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Marcin Wasilewski: From Simple Acoustic Trio to Tomasz Stańko

John Kelman By

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Live performing is so different from the studio, because in the studio you have a lot of space; it —Marcin Wasilewski
While there seems to be an unprecedented number of young jazz musicians releasing recordings under their own names these days, one of the long-held foundations of the jazz tradition seems to be taking a back seat; specifically, the nurturing of young talent through the tutelage of older, more established musicians seems to be turning into a thing of the past. And that's a shame, because while there are certainly a number of young artists who have managed to emerge as strong and independent players in their own right, the chance to learn on the bandstand from artists who have been at it for a lifetime is an irreplaceable opportunity to absorb the tradition while, at the same time, keeping an eye firmly focused on the future.

And so when Polish pianist Marcin Wasilewski, at the tender age of 16, got a call from trumpeter Tomasz Stańko, unquestionably Poland's most well-known jazz artist, and one who has been enjoying increasing international exposure since returning to the fold of the ECM label in the mid-'90s, little did he know that for himself, and the other members of his Simple Acoustic Trio, this would be the opportunity of a lifetime and the beginning of a relationship that continues to this day. At first Wasilewski and his band mates—bassist Slawomir Kurkiewicz and drummer Michal Miskiewicz—played smaller dates in Poland, while Stańko performed higher profile gigs with his international ensembles that included pianist Bobo Stenson, bassist Anders Jormin, drummer Tony Oxley and others. But since '01, when the trio recorded their first album with Stańko, the remarkably sublime Soul of Things, they have emerged as Stańko's ensemble of choice and now perform on stages internationally.

With their association with Stańko increasing their visibility on the international scene, it seems like absolutely the right time for ECM to release their first album as a trio to reach a broader audience. The simply-titled Trio clearly demonstrates the lessons learned from working with Stańko. Still, with original compositions and tunes from Bjork and Wayne Shorter supplementing a number of free pieces, it's clear that the trio has reached a new level, combining a strongly lyrical sensibility and more exploratory collective improvisational approach into a distinctive group identity.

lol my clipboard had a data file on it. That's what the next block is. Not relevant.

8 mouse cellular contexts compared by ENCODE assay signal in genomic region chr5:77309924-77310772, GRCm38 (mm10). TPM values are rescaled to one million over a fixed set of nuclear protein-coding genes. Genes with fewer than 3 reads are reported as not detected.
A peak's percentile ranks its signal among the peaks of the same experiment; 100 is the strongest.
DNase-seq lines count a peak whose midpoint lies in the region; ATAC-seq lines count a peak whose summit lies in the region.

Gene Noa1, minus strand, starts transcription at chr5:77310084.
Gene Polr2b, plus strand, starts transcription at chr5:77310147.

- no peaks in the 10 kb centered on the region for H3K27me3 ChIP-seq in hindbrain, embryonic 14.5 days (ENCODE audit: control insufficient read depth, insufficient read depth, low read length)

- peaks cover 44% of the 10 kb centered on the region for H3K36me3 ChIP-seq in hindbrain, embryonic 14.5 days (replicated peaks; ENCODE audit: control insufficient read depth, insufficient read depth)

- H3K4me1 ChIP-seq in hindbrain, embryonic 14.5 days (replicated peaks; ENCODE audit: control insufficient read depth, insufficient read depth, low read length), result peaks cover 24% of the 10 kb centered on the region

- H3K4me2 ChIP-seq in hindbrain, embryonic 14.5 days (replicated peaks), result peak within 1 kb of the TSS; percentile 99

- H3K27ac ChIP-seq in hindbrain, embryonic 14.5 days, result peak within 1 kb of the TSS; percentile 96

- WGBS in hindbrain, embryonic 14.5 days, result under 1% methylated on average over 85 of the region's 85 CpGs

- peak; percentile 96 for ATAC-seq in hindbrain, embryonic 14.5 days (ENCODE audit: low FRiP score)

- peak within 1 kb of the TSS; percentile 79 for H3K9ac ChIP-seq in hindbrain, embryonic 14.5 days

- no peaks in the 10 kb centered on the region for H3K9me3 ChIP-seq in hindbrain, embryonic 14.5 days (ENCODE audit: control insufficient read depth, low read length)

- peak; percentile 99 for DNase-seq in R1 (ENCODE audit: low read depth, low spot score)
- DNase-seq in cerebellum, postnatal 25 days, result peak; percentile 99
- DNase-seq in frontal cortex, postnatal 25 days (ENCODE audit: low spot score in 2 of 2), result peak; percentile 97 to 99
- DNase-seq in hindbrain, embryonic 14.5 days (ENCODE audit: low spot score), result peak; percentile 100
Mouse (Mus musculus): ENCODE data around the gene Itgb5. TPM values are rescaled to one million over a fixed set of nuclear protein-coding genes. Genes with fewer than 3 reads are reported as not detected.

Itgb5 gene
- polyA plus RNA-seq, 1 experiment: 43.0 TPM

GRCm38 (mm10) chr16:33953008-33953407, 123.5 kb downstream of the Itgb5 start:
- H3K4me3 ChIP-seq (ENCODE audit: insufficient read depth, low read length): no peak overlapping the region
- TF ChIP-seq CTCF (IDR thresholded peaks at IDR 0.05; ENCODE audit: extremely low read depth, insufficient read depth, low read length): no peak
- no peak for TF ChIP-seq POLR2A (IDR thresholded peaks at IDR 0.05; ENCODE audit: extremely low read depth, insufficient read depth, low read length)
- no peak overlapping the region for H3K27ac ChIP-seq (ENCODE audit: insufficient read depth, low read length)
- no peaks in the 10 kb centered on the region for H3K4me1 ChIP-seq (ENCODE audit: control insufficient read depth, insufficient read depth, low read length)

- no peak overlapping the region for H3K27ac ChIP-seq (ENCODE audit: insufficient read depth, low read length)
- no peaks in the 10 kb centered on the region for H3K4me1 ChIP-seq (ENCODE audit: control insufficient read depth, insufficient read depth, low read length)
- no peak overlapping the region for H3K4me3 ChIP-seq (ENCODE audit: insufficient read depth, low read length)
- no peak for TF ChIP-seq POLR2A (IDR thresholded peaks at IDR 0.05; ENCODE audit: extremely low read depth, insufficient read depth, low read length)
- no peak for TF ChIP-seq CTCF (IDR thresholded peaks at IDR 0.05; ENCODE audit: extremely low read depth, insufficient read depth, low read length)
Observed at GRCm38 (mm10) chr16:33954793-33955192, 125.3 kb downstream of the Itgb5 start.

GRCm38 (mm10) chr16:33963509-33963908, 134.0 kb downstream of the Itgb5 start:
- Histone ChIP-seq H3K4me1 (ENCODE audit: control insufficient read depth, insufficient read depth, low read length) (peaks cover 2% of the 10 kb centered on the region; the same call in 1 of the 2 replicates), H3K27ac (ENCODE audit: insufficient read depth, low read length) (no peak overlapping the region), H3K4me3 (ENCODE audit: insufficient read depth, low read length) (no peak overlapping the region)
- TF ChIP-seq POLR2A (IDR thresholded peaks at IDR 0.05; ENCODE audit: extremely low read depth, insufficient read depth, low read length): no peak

Early Days and the Beginning of Simple Acoustic Trio

Wasileski's exposure to the piano and jazz came at an early age. "I started to study piano when I was seven," says Wasilewski, "and studied classical music through high school; then I started to study jazz. But while I became more interested in jazz when I was 13, I remember hearing it for the first time when I was six years old. My uncle, who plays drums, invited me to a concert, and I remember this moment because I was so young, and I remember the music. I sometimes wonder how some people don't like jazz, because when I was only six this music was so clear to me.

"Then I started to listen to my father's tapes," continues Wasilewski, "Oscar Peterson, Chick Corea, Herbie Hancock and others. And then when I was 13 I found a videotape of a Keith Jarrett concert from Japan. I asked my mother to buy it for me, and I remember that I watched it every day for a year-and-a-half. It was so amazing, this tape, and from that moment on I started to dream about playing this kind of music."

It wasn't long before Wasilewski formed Simple Acoustic Trio, a group that, with the exception of one personnel change early on when Michal Miskiewicz joined, remains unchanged to this day. "We started the group when we were in school," Wasilewski explains, "and created the name in the playground. People have asked us if the name means anything, but it doesn't really—we just wanted to have an English name because, for us, jazz was an American music.

"It's quite rare for bands to last this long," Wasilewski continues, "I know in New York everybody plays with everybody, and in Poland the musicians change too. We did have the opportunity to play with other musicians as well, and that was a very good opportunity to learn more, to experience more. But this band is really special to me because we felt a real chemistry from the very beginning. We just wanted to play together, to be better, and to play better. We learned together, and now it has been 11 years and we still feel like we're growing. The music is always evolving; I don't know when it will stop, but I hope never."

Meeting Tomasz Stańko

Even before Wasilewski received the call that would change the lives of everyone in the trio, they were very familiar with the name Tomasz Stańko. "I knew of Tomasz," says Wasilewski, "who was the best, most interesting trumpet player in Poland; his music was just so special. I saw him on TV when he played with Bobo Stenson, Anders Jormin and Tony Oxley, an extraordinary quartet. I was thinking how different his music was, somewhere between free jazz and more traditional jazz, it was so strange for me. I loved his music, it was really magical and so different than what we played at the workshops where we were studying—we were playing mostly standards which, of course, are still a very good basis for doing anything in jazz.